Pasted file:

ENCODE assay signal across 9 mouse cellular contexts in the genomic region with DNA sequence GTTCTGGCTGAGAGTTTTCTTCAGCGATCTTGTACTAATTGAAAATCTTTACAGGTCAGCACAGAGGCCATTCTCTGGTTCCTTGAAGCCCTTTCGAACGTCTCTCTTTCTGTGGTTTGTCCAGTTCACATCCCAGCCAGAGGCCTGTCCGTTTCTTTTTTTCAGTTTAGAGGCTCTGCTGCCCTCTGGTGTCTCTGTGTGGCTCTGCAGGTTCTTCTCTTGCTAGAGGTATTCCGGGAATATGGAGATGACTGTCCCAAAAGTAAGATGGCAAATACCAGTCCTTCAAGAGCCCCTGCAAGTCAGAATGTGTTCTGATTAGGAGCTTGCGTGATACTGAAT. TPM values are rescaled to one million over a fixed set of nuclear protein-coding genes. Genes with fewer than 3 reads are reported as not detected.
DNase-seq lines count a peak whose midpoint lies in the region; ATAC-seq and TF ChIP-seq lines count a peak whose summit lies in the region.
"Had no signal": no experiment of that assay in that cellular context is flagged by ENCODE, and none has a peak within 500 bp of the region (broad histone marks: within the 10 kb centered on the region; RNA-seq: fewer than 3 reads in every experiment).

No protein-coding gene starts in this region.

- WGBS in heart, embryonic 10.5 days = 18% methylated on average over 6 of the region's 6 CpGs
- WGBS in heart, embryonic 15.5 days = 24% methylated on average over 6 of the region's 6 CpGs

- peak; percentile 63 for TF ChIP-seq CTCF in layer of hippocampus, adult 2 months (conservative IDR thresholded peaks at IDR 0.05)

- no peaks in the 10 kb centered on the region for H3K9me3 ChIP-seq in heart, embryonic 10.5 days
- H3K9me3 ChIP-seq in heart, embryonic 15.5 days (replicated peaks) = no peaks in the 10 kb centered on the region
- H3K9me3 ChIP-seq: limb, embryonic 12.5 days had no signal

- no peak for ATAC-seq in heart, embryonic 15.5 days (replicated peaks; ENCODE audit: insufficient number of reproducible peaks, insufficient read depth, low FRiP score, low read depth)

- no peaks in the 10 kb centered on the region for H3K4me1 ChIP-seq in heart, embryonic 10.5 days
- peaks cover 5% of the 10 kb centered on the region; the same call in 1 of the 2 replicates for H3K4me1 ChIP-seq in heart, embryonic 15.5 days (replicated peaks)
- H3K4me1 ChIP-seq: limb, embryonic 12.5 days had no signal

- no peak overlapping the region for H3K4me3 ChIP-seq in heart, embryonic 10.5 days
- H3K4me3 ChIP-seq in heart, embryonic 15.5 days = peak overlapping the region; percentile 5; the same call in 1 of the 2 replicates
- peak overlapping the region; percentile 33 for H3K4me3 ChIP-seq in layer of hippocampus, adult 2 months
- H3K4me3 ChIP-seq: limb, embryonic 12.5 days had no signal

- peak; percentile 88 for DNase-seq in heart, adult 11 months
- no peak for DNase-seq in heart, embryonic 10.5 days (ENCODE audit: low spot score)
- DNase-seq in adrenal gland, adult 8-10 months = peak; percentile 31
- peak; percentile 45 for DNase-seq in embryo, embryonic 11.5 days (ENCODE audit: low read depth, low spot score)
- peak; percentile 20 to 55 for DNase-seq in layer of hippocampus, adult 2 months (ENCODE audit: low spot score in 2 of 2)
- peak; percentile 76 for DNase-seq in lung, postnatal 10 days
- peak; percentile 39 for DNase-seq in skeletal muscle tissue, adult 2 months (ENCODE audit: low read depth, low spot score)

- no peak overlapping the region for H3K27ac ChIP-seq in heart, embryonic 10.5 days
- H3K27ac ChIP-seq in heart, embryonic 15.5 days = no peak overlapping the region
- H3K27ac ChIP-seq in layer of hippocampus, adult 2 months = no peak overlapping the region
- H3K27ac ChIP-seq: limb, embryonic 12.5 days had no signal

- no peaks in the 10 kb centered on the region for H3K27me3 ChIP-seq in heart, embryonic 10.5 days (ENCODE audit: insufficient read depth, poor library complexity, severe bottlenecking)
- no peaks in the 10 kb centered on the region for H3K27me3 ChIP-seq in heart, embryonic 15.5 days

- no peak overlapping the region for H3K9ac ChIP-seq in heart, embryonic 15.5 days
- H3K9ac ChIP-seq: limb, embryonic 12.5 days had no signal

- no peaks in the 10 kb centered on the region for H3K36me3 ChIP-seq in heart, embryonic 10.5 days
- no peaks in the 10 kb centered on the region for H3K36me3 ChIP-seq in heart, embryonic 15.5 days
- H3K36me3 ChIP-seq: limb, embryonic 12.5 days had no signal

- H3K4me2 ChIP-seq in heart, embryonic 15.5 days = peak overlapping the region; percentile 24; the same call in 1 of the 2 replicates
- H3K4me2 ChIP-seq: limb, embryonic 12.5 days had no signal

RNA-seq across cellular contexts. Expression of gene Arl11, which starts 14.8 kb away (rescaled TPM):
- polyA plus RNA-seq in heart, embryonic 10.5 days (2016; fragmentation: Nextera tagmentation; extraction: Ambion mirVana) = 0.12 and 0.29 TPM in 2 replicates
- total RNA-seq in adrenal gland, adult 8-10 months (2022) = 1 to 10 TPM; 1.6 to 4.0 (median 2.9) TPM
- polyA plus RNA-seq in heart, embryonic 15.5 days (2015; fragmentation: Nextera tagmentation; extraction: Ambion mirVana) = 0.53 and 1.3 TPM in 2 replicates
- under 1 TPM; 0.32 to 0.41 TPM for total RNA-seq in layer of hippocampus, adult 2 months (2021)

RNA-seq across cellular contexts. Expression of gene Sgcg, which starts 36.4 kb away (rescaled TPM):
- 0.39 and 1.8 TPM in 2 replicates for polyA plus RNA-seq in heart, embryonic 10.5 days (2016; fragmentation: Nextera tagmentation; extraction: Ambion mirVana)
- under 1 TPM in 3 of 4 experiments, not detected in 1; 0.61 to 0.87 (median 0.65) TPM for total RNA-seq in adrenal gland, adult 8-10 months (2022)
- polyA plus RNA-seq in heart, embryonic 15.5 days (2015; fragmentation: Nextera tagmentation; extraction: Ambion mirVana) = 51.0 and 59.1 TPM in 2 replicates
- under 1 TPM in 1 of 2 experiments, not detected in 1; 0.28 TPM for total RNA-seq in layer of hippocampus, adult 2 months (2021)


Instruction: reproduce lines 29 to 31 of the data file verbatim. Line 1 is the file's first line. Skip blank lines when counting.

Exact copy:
- H3K27ac ChIP-seq: limb, embryonic 12.5 days had no signal

- no peaks in the 10 kb centered on the region for H3K27me3 ChIP-seq in heart, embryonic 10.5 days (ENCODE audit: insufficient read depth, poor library complexity, severe bottlenecking)
- no peaks in the 10 kb centered on the region for H3K27me3 ChIP-seq in heart, embryonic 15.5 days